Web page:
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Europol warns of rising fake pesticide trafficking in EU

29 July 2022

The production and distribution of fake pesticides are on the rise in the EU, says the bloc's law enforcement agency, Europol. The agency confiscated 1,150 tonnes of illegal and fake pesticides under Operation Silver Axe VII, the seventh annual operation co-ordinated by it in 2022. That follows the haul of 1,203 tonnes in 2021 and the record of 1,346 tonnes in 2020. Ten people were arrested during the latest operation.

The exercise was conducted between January 25th and April 25th. It involved law enforcement authorities from 31 countries. Those included 25 EU member states and six non-EU co-operating countries including Brazil, Colombia, Norway, Ukraine, the UK and the US.

Europol's Silver Axe enforcement initiative was begun in 2015 to respond to the trafficking of illegal pesticides. It has seized a total of 4,921 tonnes of illegal pesticides ever since.

Although China remains the primary source of illegal pesticides, the latest operation unveiled an increase in trafficking in the south of Europe and the Black Sea area, particularly in Turkey. Europol found that fake pesticides were being imported into the EU packaged as well-known brands to be sold on the black market under falsified labeling.

The agency also noted a rise in raw materials and pesticide production equipment shipped to Europe, suggesting that more and more counterfeit products are manufactured in EU countries. In a rare operation this year, Bulgarian authorities targeted a manufacturing location and seized illegal pesticides and counterfeit packaging materials.

The operation revealed that criminal networks are abusing the EU's parallel trading system, allowing pesticides authorised in one member state to be marketed in another without further formalities. Europol detected cases of illegally produced pesticides being sold in a member state by falsely claiming that they had been approved in a different EU country.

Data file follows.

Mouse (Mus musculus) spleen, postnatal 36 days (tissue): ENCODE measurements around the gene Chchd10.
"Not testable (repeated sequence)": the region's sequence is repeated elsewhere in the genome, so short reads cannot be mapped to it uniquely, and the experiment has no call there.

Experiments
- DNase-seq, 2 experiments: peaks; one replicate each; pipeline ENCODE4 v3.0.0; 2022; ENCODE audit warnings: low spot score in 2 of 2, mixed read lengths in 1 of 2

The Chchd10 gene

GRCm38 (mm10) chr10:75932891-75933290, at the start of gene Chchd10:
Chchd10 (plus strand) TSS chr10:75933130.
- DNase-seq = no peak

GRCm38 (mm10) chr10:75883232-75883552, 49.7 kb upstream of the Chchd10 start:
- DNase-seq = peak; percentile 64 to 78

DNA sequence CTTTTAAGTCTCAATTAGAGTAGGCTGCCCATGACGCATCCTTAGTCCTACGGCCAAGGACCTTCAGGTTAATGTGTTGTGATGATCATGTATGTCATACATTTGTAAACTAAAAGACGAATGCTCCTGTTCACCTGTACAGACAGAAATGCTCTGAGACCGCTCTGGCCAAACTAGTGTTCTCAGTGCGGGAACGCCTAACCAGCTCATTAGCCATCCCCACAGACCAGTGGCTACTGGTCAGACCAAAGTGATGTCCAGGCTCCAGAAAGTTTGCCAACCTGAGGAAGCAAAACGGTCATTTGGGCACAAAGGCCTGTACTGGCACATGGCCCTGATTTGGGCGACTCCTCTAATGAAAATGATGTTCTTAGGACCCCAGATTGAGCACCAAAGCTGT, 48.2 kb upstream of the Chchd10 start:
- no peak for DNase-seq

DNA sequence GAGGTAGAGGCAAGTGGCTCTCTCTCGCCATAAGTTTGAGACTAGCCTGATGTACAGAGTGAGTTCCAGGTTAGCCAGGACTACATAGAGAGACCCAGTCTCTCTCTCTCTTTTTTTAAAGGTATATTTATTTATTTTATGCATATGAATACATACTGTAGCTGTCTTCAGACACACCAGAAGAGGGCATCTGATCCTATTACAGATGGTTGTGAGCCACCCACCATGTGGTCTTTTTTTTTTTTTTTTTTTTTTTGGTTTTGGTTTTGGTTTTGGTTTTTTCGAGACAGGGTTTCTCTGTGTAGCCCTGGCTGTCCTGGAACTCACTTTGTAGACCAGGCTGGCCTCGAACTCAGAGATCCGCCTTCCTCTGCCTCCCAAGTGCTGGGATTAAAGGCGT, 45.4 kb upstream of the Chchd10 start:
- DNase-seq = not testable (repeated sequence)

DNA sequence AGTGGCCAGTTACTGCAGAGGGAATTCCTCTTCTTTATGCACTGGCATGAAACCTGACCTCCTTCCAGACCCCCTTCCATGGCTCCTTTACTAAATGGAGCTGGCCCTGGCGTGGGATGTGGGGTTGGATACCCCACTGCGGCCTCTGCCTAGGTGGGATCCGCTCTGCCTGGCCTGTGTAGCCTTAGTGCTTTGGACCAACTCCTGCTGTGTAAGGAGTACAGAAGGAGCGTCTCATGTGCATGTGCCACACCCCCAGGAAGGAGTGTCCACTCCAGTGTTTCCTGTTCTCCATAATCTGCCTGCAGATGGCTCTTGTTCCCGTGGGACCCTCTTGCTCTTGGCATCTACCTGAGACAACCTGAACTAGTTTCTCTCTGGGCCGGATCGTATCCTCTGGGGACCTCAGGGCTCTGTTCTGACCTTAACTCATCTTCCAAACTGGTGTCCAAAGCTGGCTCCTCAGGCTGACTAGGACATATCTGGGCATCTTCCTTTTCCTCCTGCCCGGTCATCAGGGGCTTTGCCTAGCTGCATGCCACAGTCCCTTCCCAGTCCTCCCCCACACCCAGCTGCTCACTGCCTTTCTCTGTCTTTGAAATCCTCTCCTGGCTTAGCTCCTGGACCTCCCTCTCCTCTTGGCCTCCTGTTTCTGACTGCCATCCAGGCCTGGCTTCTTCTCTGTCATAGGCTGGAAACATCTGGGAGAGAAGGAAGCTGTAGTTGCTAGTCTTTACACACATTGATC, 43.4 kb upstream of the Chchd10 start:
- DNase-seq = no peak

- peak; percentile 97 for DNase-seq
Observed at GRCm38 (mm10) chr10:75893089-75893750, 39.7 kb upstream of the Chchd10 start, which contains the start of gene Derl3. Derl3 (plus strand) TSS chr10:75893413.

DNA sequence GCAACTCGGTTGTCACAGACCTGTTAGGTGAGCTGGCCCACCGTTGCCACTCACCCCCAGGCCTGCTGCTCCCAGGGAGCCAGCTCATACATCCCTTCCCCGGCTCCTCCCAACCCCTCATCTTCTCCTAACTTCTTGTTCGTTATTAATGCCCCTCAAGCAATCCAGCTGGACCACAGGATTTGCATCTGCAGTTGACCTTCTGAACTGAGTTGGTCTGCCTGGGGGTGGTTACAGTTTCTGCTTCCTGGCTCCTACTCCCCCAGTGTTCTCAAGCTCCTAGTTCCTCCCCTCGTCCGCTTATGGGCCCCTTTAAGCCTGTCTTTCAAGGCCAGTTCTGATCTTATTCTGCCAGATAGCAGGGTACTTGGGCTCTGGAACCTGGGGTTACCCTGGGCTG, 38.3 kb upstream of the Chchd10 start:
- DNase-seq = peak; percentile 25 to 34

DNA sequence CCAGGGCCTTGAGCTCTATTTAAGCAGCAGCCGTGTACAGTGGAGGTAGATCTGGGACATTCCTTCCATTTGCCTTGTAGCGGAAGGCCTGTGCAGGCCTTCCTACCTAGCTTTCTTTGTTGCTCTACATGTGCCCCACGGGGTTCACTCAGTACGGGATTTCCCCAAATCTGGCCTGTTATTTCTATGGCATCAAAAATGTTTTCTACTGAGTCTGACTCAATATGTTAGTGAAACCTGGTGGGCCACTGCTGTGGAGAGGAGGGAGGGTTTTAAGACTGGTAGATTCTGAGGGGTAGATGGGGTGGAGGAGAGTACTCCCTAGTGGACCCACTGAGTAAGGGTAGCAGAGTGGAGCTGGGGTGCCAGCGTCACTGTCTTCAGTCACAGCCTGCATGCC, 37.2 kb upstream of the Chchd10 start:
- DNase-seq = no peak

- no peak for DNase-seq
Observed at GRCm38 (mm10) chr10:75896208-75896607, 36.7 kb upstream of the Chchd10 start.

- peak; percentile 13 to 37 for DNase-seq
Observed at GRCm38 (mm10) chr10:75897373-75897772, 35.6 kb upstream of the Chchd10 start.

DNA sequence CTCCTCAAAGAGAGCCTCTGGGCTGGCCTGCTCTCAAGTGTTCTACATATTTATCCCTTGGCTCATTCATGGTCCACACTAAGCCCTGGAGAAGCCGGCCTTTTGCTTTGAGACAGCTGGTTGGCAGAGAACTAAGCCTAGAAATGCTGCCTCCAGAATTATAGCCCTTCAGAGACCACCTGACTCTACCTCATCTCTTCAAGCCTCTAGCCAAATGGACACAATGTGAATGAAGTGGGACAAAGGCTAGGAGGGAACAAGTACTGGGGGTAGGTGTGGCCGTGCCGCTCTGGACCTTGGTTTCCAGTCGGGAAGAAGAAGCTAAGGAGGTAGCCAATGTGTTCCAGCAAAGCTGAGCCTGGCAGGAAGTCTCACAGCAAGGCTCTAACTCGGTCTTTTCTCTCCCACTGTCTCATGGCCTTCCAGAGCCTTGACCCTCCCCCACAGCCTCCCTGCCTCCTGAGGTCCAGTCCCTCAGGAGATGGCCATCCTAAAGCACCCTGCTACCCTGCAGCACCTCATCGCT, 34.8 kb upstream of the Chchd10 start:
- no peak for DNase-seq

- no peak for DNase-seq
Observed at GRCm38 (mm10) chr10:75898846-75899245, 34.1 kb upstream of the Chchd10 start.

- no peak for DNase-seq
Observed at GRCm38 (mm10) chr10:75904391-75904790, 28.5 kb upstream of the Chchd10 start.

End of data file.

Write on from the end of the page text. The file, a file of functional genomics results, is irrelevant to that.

Europol's Executive director Catherine De Bolle warned about the high costs to the environment and public health of unauthorised pesticides, including harming farmers and bee colonies. "Taking such unregulated and potentially dangerous products off the market contributes to a safer and healthier environment for EU citizens," she insisted.

Oliver de Matos, director of industry association CropLife Europe, claimed that fake pesticides are threatening the EU's sustainable agriculture goals and the objectives of the Farm to Fork Strategy. "Silver Axe is an important initiative that we are proud to support. We need to continue to communicate about these products, so both farmers and legitimate businesses recognise and reject criminal offerings that jeopardise the sustainable production of food," he said.

This article was published by S&P Global Commodity Insights and not by S&P Global Ratings, which is a separately managed division of S&P Global.


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